Prior experience warped the representation of time in the brain so that patterns of neural activity associated with different intervals were biased toward those that were within the expected range.
MIT postdoc Hansem Sohn, former postdoc Devika Narain, and graduate student Nicolas Meirhaeghe are the lead authors of the study, which appears in the July 15 issue of Neuron.
Ready, set, go
Statisticians have known for centuries that Bayesian integration is the optimal strategy for handling uncertain information.
When we are uncertain about something, we automatically rely on our prior experiences to optimize behavior.
“If you can’t quite tell what something is, but from your prior experience you have some expectation of what it ought to be, then you will use that information to guide your judgment,” Jazayeri says. “We do this all the time.”
In this new study, Jazayeri and his team wanted to understand how the brain encodes prior beliefs, and put those beliefs to use in the control of behavior.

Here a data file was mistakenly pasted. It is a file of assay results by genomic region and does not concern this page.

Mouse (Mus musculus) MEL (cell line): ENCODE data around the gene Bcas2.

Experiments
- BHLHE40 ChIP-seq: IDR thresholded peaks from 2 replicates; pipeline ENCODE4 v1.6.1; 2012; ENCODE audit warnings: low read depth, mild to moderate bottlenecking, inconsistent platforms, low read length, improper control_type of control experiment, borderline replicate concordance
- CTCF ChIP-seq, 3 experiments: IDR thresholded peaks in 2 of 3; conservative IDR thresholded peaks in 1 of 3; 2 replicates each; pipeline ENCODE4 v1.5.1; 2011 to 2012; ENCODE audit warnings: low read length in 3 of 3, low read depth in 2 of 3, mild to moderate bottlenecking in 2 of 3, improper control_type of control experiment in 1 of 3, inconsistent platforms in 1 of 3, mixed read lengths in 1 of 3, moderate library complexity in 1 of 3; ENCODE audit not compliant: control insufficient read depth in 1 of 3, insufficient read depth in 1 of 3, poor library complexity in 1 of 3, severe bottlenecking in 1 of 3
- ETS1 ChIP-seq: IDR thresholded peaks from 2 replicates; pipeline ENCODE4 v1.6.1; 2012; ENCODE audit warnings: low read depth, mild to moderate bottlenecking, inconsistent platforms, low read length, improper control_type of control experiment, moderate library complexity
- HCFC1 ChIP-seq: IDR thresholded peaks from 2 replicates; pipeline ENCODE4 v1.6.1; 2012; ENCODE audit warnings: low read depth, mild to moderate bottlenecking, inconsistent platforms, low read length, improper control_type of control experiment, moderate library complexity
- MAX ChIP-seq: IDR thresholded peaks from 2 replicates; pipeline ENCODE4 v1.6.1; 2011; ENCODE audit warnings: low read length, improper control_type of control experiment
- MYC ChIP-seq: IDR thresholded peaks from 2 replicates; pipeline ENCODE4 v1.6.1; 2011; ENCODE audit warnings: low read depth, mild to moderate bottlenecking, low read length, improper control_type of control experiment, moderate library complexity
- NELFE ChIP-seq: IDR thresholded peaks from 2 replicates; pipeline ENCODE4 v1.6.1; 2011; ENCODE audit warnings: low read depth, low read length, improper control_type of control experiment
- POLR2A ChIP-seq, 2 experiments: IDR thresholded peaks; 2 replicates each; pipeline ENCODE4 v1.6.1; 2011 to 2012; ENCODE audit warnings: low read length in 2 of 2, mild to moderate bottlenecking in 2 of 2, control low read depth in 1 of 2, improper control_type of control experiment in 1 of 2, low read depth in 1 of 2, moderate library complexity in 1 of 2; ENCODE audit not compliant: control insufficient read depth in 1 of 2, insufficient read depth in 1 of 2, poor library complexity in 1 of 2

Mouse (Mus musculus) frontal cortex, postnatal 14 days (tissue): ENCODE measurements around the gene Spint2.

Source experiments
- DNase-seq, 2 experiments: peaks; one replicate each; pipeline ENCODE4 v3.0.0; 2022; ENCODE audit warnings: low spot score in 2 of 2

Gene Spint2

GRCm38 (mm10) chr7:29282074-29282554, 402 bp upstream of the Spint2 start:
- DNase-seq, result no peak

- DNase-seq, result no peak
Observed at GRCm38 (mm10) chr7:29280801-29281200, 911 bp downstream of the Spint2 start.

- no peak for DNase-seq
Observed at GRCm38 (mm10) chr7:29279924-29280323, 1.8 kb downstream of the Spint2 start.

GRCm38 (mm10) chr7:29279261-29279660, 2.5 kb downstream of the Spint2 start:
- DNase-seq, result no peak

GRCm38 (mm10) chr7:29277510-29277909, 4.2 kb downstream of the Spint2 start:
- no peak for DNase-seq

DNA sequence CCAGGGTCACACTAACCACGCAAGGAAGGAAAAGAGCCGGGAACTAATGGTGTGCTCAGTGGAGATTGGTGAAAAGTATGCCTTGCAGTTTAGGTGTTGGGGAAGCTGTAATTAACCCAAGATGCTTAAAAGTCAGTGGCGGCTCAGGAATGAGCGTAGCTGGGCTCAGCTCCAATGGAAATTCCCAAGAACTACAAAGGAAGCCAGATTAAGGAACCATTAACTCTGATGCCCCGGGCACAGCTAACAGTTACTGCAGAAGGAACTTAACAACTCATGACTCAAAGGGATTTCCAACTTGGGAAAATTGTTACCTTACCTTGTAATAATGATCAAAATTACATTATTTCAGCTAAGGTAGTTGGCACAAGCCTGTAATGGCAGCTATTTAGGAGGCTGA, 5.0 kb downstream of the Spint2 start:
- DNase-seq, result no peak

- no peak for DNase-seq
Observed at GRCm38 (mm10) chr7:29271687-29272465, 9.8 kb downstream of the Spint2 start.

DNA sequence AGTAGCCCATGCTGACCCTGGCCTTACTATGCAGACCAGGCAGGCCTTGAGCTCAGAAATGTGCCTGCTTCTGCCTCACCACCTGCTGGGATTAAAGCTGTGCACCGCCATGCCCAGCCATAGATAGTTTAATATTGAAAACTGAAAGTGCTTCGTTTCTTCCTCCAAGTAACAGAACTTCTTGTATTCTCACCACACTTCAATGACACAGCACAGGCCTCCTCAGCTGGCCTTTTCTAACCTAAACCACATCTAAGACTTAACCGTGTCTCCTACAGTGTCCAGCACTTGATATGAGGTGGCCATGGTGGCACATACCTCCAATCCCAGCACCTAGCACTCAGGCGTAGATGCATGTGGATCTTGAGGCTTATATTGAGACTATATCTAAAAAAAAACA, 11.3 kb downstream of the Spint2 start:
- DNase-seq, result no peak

To that end, the researchers trained animals to reproduce a time interval, using a task called “ready-set-go.”
In this task, animals measure the time between two flashes of light (“ready” and “set”) and then generate a “go” signal by making a delayed response after the same amount of time has elapsed.
They trained the animals to perform this task in two contexts.
In the “Short” scenario, intervals varied between 480 and 800 milliseconds, and in the “Long” context, intervals were between 800 and 1,200 milliseconds.
At the beginning of the task, the animals were given the information about the context (via a visual cue), and therefore knew to expect intervals from either the shorter or longer range.